Tuesday, September 8, 2009

Health Care and Rights

A key component to the ongoing debate on health care is the claim by some proponents that all people have or should have a right to health care. I do not believe that this is so. My belief comes from under my understanding of the nature of rights and of the right to property in particular.

Many philosophers draw a distinction between two types of rights, negative and positive rights. A negative right does not require anyone to do anything, merely refrain from acting in a way that would violate that right. My right to life does not require you to do anything, it merely requires you to refrain from killing me. All basic rights, including the right to life, the right to liberty, the right to free speech and press, the right to bear arms, the right to free exercise of religion, the right to assembly, the right to property, and others, are negative rights. Negative rights, in and of themselves, do not, however, require action on the part of others. I can watch you be murdered, and not lift a hand to defend you, without violating your rights.

Positive rights require others to do things. My right to vote requires that the government and its representatives hold elections. It is difficult for me to hold a positive right without infringing on the negative rights of others. Many libertarian thinkers hold that positive rights can only be acquired through contract. In this view, only those people with whom you have contracted have a positive duty to provide the services needed for you exercise your positive rights. I, for the most part, agree with this, with the important caveat that some contracts are not explicit, but rather implicit. Some implicit contracts are woven into the fabric of society and by participating in society you are agreeing to these implicit contrracts. Although these societal contracts can create duties, since these duties will, by their nature, impinge on the rights of the members of society, societal contracts should be no more extensive than absolutely necessary.

The right to property is, as I see it, a basic right. I am entitled to the fruits of my labor, and no one else is. Since I own the fruits of my labor, I may do with it what I will. I may choose give others the fruits of my labor either out of the goodness of my heart, or in as part of a contract into which I have freely entered. To deprive me of the fruits of my labor against my consent is tyranny. The right to property can actually be seen as one of the most fundamental of rights. The right to a free press is nothing more than the right to do whatever I want with my printing press. The rights of assembly, of free exercise, to bear arms, and other rights are, in a similar way, derived from the right to property. Even the rights to life and liberty are in way property rights. I own my self, and to deprive me of my life or freedom is deprive me of the enjoyment of my property.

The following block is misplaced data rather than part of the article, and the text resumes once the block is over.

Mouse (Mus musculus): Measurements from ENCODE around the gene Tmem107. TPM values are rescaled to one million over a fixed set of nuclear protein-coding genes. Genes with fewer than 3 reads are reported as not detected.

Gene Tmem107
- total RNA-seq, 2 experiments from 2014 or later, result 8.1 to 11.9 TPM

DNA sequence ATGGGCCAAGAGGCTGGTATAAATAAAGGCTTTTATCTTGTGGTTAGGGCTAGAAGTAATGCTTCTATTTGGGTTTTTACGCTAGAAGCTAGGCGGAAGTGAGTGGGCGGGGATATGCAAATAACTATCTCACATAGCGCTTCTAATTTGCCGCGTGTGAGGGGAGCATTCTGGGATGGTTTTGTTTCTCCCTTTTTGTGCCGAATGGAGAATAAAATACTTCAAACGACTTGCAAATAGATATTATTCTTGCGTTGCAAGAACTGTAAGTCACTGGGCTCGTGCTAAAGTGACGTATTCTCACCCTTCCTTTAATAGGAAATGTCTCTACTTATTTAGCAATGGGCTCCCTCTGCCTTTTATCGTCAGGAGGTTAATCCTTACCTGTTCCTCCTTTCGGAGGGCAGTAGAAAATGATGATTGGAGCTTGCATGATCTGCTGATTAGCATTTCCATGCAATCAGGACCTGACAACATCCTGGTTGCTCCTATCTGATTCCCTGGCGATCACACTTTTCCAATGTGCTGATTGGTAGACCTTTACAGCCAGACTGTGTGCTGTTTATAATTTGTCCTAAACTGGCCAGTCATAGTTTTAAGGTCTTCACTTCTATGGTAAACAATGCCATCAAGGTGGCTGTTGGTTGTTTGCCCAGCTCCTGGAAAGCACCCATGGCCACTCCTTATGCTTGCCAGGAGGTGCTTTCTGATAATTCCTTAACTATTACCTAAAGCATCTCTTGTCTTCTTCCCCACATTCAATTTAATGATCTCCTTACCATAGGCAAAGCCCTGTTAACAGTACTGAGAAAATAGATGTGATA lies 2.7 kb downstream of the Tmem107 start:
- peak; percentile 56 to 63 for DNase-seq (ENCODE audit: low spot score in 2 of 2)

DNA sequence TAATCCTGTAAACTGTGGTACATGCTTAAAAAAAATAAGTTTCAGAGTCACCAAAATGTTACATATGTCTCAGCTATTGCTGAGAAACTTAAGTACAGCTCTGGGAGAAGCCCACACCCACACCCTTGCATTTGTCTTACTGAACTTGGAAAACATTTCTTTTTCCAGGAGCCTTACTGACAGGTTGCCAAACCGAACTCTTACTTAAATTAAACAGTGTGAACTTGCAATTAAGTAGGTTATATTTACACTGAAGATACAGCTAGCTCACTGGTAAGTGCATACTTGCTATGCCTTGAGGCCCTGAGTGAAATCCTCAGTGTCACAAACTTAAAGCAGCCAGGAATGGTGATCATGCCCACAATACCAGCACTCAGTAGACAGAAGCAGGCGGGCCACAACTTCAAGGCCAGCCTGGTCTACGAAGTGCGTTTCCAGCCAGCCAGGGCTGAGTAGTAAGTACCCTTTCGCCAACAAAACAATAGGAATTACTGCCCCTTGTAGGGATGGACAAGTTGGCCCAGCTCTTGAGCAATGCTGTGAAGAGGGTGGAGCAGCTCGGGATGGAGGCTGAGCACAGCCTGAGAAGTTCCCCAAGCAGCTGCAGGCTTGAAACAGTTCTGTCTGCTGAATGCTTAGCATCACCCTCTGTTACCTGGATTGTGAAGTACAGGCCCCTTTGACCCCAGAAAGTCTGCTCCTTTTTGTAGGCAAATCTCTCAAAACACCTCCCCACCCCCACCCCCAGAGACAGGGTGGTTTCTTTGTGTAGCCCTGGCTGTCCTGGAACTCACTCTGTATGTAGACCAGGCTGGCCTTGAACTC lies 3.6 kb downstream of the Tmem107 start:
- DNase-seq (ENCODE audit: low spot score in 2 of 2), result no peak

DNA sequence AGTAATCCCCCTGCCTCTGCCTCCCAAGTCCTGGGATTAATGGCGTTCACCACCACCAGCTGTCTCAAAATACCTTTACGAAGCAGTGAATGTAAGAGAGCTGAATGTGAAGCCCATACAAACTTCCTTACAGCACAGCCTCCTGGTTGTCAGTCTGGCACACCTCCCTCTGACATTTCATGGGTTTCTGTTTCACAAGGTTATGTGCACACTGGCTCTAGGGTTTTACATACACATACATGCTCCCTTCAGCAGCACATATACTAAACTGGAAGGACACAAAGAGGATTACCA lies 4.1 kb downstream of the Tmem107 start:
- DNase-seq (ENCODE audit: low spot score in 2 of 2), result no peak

All of this is pretty theoretical, and none of it is original with me, but they really are the views that my political decisions are rise from. Now to apply them to the health care debate. A right to health care, if such a thing were to exist, would obviously be a positive right. It would impose on medical providers on obligation to treat without payment or an obligation for others to pay for the services. This is an impingement on basic rights, which should only be done with great fear and trepidation. Even if I were happy to provide free health care or pay so that others could get health care, I do not have the right to impose that on others. I may do what I want with my property, but not with yours. (As it happens, I have provided health care for free, and payed for other's health care outside of the usual taxes and cost shifting by which every paying patient pays for other's health care.)

In addition to the theoretical reasons to oppose the establishment of health care as a right, there are practical ones, which I will discuss later.

No comments: